With this said, I took the $25 hit simply to share this experience with you. Do keep in mind I have spoken with many others who received similar feedback as well as mostly being rejected.
Do not be discouraged though, there are certain genres of music that perform much better on the service than my mix of various ones. Also consider that the person listening on the other end might not be looking at your EPK or the information you sent along with the song. The system is designed for the blogger to click play and then react. They usually will not look at your EPK/song details unless they actually like what they hear first.
Below is the feedback I received from Submithub.com blogs accepting Conscious Hip Hop in the U.S., UK, Canada and Australia. These are just the quotes without the bloggers’ usernames or blog titles.
Note: you are able to rate each comment 1-5 stars. Can you guess which two received 5 stars from me?
Out of all these comments, the last one is the ONLY one I actually found insightful or valuable. Although cool, not worth spending money on.
Not really into the delivery on the vocals on this track, just seems a little more rigid, also not a fan of the guitar on a rap track.”
“Vocal style reminds me of The Beastie Boys. Sound did not grab me.”
“Thanks for sending this over. Our lane for what we choose to share on our outlet leans mostly towards uplifting and soulful vibes. The acoustic based production doesn’t usually resonate with our audience. Def keep sending this around, I think you’ll find some support at other outlets even if it’s not a good fit for us. Good luck!”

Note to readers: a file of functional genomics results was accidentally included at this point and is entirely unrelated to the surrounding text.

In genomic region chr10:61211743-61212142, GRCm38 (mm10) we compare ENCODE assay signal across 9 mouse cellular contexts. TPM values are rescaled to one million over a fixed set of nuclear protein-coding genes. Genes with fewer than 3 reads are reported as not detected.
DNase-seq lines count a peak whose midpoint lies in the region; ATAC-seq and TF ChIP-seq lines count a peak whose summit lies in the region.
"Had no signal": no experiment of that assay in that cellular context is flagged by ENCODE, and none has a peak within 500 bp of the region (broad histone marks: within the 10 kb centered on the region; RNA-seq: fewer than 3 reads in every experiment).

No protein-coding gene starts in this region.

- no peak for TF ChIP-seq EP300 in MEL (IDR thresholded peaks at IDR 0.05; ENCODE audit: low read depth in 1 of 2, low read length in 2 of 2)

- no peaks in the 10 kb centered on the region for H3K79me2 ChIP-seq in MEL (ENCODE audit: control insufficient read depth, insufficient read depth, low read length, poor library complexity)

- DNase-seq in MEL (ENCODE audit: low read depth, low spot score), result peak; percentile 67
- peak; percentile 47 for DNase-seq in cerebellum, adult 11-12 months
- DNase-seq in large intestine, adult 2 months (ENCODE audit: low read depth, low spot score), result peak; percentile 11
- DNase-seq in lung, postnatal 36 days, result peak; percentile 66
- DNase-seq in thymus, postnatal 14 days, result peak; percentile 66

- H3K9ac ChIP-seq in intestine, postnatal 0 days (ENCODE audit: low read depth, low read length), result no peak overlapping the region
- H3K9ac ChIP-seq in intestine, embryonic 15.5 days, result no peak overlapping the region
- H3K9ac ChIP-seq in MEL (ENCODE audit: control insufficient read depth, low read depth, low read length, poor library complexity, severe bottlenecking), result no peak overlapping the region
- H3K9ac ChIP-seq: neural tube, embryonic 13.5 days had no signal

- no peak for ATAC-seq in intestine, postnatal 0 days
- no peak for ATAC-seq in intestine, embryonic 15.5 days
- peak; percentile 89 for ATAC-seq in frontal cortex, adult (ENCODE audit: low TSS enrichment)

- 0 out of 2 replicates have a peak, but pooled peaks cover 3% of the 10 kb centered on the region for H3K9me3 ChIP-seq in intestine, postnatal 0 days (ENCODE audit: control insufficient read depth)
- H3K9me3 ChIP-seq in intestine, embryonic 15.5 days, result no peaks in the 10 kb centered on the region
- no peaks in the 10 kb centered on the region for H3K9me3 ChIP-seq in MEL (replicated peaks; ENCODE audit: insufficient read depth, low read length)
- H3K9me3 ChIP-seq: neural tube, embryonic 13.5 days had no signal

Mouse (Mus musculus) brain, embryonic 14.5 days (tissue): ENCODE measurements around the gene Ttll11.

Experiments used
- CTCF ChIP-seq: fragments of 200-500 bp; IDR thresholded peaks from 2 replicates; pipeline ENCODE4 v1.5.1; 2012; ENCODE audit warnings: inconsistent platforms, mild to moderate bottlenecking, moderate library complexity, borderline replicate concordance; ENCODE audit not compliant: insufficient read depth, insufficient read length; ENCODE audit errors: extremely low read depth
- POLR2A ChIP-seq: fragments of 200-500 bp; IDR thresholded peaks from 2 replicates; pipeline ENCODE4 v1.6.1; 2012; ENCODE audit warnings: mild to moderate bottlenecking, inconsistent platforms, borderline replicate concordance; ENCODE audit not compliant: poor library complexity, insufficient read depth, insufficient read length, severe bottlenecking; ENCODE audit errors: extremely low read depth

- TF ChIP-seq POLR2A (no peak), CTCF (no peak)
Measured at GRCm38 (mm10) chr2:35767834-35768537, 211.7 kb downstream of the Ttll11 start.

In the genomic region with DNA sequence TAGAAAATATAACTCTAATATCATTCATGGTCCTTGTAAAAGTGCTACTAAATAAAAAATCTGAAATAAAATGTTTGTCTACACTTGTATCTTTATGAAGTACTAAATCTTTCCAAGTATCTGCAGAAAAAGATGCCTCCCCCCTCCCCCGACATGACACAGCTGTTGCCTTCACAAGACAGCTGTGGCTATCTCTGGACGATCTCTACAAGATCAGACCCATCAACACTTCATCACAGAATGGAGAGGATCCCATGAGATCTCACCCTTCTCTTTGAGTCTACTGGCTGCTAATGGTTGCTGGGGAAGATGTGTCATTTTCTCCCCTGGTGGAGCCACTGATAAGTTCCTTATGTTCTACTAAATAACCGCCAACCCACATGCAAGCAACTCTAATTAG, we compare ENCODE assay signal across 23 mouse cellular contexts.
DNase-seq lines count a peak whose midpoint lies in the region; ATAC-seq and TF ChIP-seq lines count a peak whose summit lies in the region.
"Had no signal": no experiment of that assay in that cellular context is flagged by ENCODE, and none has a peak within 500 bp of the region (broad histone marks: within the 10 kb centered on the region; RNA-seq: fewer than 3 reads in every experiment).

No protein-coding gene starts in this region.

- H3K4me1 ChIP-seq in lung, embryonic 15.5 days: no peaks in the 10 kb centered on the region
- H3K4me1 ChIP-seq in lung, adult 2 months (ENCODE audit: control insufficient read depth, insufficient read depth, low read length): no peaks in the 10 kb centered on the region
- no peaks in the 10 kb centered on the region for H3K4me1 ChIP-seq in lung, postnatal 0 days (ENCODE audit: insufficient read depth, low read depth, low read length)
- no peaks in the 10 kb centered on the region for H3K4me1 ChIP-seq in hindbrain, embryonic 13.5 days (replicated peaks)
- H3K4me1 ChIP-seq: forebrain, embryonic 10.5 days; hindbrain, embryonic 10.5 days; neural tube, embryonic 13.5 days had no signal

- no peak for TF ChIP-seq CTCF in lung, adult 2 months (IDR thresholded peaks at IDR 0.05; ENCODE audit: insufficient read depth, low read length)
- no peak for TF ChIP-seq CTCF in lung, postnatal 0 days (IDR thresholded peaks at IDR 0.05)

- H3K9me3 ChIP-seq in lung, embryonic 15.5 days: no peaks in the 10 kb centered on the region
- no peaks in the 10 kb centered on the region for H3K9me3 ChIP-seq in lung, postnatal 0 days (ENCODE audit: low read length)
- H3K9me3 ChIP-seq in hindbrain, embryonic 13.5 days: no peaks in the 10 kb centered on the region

“The delivery on here did not really sit well with me.. Production was fine but sounded a bit outdated.”
“Lyrically you have some cool ideas, just not sure there is any soul in your vocal which makes it hard to hook into.”
“Great energy on this track but the overall sound wasn’t quite distinctive enough amid other submissions of a similar style and the the hook sort of lost us. Thanks for sharing.”
“nice lyrics but the slow was not cutting edge enough for me”
“this is cool but the vocals don’t sound mixed well”
“Hey thanks for the submission. We weren’t feeling the lyrics/ the rapping on this one, for that reason we are going to pass.”
“interesting mix of backing beat and build to track that works well just not over keen on vocal flow ”
“I think the vocals sound a little too ironic and the lyrics don’t really get to me ”
“Thanks for sending this along. Interesting ideas in here. Some great elements, but I don’t think it comes off as a single that will attract new followers. Feels like a good track on an album that lets already existing fans go deeper.”
I shared some of these comments with a friend and we had a good laugh. I shared them with another friend and he told me to never let him use that site for his music!
The thing to understand about Submithub.com blogs is that the majority of them are, or formerly were, listed on Hype Machine.
The other ones have been personally invited by the owner(s).
Bloggers who find the site and signup on their own have to be approved; if they don’t play by the rules they are kicked off the service.
Most of these cats pride themselves on only accepting the best of the best and attempting to be trendsetters in their little bubble of the music world.